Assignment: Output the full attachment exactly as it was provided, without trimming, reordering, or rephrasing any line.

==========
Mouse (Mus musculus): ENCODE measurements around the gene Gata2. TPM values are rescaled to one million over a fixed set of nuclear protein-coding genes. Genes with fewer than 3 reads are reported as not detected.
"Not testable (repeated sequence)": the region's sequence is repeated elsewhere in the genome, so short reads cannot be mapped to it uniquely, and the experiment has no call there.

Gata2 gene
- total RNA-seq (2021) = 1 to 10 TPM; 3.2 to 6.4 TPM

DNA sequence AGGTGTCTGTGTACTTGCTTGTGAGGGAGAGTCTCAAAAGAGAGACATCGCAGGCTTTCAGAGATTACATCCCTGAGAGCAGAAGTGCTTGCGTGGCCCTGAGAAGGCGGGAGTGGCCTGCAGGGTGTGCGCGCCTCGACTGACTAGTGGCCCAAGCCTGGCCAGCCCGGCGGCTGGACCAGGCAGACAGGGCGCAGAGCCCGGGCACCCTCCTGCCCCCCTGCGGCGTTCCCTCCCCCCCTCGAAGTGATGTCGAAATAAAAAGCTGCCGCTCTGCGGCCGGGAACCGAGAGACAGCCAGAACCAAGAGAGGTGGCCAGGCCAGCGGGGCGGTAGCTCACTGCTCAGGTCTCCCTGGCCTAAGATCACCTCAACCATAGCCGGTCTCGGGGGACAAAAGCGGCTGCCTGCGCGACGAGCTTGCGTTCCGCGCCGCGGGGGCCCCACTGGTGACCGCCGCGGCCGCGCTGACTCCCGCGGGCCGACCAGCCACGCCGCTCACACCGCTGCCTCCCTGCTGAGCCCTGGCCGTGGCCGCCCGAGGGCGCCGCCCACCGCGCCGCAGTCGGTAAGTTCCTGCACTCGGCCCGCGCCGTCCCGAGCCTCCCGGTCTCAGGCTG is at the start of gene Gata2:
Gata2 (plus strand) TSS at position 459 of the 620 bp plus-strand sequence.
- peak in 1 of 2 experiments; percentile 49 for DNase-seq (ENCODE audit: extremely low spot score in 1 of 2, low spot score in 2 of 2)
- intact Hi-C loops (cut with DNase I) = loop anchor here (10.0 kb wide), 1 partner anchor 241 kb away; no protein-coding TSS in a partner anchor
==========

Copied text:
Mouse (Mus musculus): ENCODE measurements around the gene Gata2. TPM values are rescaled to one million over a fixed set of nuclear protein-coding genes. Genes with fewer than 3 reads are reported as not detected.
"Not testable (repeated sequence)": the region's sequence is repeated elsewhere in the genome, so short reads cannot be mapped to it uniquely, and the experiment has no call there.

Gata2 gene
- total RNA-seq (2021) = 1 to 10 TPM; 3.2 to 6.4 TPM

DNA sequence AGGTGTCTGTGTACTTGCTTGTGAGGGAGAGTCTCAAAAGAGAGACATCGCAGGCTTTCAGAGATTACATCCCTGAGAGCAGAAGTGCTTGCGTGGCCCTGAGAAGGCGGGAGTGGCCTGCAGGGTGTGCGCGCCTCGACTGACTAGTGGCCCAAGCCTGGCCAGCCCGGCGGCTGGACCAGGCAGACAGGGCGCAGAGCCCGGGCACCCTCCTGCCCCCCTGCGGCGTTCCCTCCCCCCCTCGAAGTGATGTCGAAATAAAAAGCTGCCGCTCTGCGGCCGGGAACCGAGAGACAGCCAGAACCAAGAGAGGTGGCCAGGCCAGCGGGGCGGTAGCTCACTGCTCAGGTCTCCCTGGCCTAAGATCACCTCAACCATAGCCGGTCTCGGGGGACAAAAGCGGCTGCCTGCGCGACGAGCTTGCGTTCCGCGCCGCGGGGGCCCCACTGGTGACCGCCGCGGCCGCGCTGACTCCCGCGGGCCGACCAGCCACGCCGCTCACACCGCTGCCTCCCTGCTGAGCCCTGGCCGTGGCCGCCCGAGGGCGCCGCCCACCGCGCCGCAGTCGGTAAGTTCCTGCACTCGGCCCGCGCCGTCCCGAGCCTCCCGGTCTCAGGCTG is at the start of gene Gata2:
Gata2 (plus strand) TSS at position 459 of the 620 bp plus-strand sequence.
- peak in 1 of 2 experiments; percentile 49 for DNase-seq (ENCODE audit: extremely low spot score in 1 of 2, low spot score in 2 of 2)
- intact Hi-C loops (cut with DNase I) = loop anchor here (10.0 kb wide), 1 partner anchor 241 kb away; no protein-coding TSS in a partner anchor